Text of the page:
CM . . .
. Volume XIV Number 6 . . . .November 9, 2007
Wild Ride. (A Graphic Guide Adventure).
Liam O'Donnell. Illustrated by Mike Deas.
Victoria, BC: Orca, 2007.
64 pp., pbk., $9.95.
Survival after airplane accidents, shipwrecks, etc.-Juvenile fiction.
Survival skills-Juvenile fiction.
Grades 3-6 / Ages 8-11.
Review by Gregory Bryan.
If the river looks like it's flowing back on itself - watch out! There's probably a strong undertow that could trap you against the rocks.
Liam O'Donnell is the author of the enjoyable "Max Finder" series of graphic mystery books and, with Wild Ride, O'Donnell begins another series of graphic books, to be known as "Graphic Guide Adventures." It is a series intended for 8-14 year olds and aims to combine comic book/graphic novel action with step-by-step guides that teach readers various skills.
In Wild Ride, the instructional content has to do with teaching outdoor and survival skills. The brief excerpt that I include above is extracted from a series of panels in which one of the principal characters is discussing things to be aware of when trying to walk across a river. Elsewhere, there are tips on things such as how to build a campfire, fixing a splint to a broken limb, constructing a lean-to shelter, important survival gear, and how to make a Hudson's Bay pack to carry one's gear. While the instructional tips might prove useful, I found them a touch patronizing or overbearing, and I thought they distracted from the main narrative action.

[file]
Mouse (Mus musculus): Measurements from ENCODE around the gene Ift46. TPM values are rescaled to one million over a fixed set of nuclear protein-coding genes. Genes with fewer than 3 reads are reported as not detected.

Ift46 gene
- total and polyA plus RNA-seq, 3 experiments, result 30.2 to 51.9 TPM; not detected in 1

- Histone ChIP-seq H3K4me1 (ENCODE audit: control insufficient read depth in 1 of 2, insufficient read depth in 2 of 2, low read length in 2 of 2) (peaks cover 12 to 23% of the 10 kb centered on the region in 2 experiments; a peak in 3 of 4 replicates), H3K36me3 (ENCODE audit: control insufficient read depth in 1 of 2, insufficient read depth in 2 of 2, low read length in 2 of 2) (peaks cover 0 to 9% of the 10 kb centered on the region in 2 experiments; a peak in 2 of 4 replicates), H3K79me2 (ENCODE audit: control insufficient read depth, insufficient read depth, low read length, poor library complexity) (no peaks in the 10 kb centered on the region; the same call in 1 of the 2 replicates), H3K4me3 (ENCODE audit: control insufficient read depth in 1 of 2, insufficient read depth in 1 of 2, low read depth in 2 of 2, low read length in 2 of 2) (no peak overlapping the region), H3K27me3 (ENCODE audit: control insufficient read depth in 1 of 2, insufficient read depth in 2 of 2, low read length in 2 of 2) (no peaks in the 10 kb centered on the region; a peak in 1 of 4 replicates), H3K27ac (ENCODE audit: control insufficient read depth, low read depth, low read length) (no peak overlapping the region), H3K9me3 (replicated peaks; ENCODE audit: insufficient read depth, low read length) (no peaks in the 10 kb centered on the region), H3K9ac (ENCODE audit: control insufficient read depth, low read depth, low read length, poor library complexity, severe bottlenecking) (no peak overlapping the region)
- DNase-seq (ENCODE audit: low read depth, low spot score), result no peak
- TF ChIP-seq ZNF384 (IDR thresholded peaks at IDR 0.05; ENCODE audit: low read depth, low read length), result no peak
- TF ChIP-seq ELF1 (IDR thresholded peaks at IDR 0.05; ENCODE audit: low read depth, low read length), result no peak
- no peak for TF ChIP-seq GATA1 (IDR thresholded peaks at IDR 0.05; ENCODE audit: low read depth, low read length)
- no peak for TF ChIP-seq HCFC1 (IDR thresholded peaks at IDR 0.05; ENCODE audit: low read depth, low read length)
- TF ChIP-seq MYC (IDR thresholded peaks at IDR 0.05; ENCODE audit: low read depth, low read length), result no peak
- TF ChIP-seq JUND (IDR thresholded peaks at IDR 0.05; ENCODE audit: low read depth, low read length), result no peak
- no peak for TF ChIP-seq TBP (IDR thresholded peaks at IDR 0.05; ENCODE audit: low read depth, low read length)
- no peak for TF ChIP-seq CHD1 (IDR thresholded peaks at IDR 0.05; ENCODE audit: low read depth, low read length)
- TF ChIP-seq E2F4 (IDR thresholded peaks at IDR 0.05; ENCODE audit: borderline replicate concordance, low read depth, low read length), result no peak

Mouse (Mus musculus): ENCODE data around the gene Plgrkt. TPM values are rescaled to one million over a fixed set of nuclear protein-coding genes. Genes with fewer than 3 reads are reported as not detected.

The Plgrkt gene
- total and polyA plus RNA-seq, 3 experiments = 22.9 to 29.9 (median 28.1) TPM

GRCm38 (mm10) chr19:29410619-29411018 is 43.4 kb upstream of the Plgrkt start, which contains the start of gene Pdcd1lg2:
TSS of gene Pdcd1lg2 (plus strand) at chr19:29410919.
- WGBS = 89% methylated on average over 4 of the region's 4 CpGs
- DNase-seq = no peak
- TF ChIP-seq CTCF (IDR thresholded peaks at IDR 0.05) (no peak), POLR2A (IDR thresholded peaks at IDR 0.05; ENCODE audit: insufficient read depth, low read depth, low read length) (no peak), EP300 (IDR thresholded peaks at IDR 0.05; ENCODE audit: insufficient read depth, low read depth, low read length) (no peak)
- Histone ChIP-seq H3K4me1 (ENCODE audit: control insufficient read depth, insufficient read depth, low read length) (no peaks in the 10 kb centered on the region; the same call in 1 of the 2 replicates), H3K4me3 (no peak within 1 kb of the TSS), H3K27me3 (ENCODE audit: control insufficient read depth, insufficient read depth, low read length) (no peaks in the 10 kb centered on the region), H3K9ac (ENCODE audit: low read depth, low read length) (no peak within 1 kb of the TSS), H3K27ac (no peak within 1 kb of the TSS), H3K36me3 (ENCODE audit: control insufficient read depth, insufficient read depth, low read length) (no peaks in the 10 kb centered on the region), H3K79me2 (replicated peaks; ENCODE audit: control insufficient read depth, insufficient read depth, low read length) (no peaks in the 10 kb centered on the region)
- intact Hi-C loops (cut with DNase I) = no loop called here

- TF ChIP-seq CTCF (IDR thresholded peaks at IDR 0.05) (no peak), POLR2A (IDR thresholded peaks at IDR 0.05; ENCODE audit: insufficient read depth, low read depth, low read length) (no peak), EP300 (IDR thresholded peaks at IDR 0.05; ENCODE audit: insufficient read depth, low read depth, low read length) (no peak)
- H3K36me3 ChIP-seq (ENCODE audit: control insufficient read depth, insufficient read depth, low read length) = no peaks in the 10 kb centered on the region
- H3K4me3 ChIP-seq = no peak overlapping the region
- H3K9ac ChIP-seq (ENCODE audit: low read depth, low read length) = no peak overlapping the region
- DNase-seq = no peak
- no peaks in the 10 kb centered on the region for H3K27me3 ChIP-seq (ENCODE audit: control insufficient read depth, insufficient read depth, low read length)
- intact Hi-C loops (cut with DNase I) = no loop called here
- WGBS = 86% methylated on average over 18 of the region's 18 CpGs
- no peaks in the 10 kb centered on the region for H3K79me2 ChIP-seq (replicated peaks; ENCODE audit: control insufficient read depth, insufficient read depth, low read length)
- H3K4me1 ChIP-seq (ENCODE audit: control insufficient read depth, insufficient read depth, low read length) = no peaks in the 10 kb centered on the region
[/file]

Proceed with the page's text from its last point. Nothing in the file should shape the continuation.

The main story in Wild Ride sees three children survive an airplane crash in the British Columbia wilderness. The pilot dies in the crash, and the other adult in the party suffers a broken arm. The children, Marcus, Devin and Nadia, must then make their way to a high spot from which they might be rescued. Along the way however, they escape a forest fire, encounter a grizzly bear and, worst of all, they need to escape the murderous designs of Mr. Wiley, a corrupt government official.
O'Donnell and the illustrator, Mike Deas, have also included a strong environmental message within the book. They make it clear that they find the logging of British Columbia's forests to be distasteful. Deas' artwork is obviously influenced by Japanese Manga and Anime. Brother and sister, Devin and Nadia, both appear to be Asian-Canadians, and I expect this is a deliberate nod toward the Japanese influence on the wild popularity of graphic novels in North America. Each illustration is presented in full colour. Each page generally contains 3 to 5 panels, but the panels range in size, shape and positioning. Wild Ride is divided into six chapters. The design features of the book and the colourful, glossy paper are sure to appeal to young readers.
For those (and there certainly are many) upper elementary and middle school students who have been caught up in the graphic novel craze, Wild Ride will provide them with the excitement, artwork, drama and, very importantly, the reading ease that they are looking for.
Gregory Bryan teaches children's literature in the Faculty of Education at the University of Manitoba.
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